Chefs arrive in Japan for their own ‘G9’ summit
TOKYO, Sept 22 — A coalition of some of the top chefs in the world who call themselves the G9 are in Japan this weekend at a summit where they’ll discuss their role in social responsibility and how to train the chefs of tomorrow.
After gathering in Lima last year to inaugurate the group, the G9, headed by Spanish chef Ferran Adrià, is in Tokyo where members will tour areas affected by the earthquake that struck the country last year, and discuss the “contemporary definition of the kitchen professional”, reports food blog Eater.com.
The participants this year include Alex Atala (Brazil), Dan Barber (US),
Ferran Adrià (Spain), Massimo Bottura (Italy), Yukio Hattori (Japan), Gastón Acurio (Peru), Joan Roca (Spain), Sven Elverfeld (Germany) and Harold McGee (US).
Last year, the group wrote an open letter to the “chefs of tomorrow” to blaze a trail that goes beyond cookery and change the way the world eats.
Young chefs were urged to adopt culinary tenets that included cooking sustainably, respecting ingredients, preserving and passing on their culinary heritage, and supporting local artisans and their regional economy.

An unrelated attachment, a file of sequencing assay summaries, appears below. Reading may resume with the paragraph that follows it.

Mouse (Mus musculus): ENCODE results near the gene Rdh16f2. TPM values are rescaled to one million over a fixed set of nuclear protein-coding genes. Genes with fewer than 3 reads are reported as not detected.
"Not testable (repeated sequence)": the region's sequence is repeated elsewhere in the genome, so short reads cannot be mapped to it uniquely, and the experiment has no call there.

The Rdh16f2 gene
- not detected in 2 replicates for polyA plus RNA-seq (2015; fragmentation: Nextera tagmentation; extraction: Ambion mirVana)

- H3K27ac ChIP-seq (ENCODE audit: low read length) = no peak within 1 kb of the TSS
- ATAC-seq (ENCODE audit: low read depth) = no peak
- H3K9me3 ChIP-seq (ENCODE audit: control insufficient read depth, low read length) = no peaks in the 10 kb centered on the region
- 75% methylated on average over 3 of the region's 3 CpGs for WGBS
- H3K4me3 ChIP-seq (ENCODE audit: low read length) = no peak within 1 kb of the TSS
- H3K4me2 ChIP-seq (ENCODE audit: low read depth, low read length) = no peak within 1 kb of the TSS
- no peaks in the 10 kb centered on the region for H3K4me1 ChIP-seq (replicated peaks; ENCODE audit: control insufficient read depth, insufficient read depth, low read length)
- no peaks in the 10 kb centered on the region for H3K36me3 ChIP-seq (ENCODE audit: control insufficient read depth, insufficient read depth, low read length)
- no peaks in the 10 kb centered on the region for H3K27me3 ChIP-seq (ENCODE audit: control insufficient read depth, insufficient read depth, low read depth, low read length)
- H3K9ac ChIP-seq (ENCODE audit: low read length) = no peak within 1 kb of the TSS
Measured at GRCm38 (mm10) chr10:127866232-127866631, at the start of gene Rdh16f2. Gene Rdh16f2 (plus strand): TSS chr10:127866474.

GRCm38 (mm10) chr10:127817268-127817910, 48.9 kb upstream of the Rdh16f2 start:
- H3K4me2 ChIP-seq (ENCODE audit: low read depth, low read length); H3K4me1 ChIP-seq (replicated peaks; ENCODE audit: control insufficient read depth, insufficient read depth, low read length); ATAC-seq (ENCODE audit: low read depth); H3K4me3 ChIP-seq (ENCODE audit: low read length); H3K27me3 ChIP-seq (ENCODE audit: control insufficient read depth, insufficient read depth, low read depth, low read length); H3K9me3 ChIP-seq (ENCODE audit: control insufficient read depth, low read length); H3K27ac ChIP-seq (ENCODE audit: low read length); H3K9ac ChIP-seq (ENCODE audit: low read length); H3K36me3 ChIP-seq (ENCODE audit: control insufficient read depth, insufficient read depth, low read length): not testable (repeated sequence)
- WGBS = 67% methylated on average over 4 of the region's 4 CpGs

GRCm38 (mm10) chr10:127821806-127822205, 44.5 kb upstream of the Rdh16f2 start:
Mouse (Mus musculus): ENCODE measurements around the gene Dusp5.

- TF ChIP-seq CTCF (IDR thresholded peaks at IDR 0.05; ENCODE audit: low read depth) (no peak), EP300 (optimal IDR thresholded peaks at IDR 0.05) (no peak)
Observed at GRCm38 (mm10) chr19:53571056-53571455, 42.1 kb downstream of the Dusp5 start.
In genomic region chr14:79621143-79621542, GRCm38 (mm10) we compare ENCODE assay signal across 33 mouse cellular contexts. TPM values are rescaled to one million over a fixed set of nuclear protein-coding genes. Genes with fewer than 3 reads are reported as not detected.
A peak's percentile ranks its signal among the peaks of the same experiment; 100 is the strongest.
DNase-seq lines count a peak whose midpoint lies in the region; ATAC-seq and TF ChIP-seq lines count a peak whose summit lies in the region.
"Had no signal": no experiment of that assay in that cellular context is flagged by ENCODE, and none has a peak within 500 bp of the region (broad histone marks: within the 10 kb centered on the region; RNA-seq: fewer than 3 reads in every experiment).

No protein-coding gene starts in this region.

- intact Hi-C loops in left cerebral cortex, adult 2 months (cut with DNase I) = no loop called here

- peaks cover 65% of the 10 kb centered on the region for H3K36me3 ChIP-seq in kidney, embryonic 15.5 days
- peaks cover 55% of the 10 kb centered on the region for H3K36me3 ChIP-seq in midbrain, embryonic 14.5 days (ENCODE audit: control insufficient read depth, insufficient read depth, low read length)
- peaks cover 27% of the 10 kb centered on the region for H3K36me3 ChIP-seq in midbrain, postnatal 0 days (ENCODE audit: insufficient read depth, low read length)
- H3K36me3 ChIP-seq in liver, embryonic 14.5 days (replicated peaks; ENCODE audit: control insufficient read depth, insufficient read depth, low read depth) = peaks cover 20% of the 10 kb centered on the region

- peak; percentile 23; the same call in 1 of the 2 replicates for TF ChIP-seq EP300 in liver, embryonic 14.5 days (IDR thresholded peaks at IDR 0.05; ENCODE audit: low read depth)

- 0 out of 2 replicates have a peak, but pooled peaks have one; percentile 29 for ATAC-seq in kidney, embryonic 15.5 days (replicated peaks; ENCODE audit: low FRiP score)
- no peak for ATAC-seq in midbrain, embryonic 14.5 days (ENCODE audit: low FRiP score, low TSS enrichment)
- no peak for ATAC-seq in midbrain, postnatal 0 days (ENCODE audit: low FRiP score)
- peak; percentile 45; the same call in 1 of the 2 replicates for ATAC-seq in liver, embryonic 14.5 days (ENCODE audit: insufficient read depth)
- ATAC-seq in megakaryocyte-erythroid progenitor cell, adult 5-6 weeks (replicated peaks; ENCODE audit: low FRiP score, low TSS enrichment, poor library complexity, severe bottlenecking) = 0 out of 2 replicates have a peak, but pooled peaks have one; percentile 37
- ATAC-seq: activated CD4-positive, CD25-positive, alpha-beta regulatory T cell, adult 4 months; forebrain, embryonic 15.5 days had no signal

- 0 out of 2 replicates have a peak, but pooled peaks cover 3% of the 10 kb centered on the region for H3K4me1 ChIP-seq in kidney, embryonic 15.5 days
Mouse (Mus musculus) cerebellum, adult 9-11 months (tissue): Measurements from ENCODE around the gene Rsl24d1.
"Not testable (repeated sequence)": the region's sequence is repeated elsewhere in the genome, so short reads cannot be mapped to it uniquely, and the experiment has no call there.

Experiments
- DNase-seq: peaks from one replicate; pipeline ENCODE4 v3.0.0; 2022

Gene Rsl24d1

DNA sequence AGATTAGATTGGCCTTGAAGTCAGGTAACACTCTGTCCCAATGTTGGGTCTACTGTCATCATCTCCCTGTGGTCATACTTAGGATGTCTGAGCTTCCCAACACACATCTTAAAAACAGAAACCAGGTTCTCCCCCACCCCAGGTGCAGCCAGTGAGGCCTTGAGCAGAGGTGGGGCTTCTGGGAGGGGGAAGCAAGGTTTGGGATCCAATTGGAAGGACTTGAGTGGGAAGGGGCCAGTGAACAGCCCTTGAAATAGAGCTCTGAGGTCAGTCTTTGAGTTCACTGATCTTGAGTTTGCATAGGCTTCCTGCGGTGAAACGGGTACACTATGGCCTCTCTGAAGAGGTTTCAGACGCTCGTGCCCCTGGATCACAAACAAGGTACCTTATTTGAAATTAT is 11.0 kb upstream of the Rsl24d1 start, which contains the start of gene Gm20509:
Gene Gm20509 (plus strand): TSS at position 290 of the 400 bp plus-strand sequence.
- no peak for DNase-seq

This year, the group is expected to draft another manifesto on how to train the next generation of chefs, says Eater.
Bringing together the world’s chefs to discuss their importance in changing the way the world eats did not escape the attention of high-profile food writers, notably British Guardian critic Jay Rayner, who called the concept an act of self-importance that smacked of ludicrous self-regard.
That’s not stopped chef Bottura tweeting regularly since arriving in Japan. Follow him at @massimobottura. — AFP/Relaxnews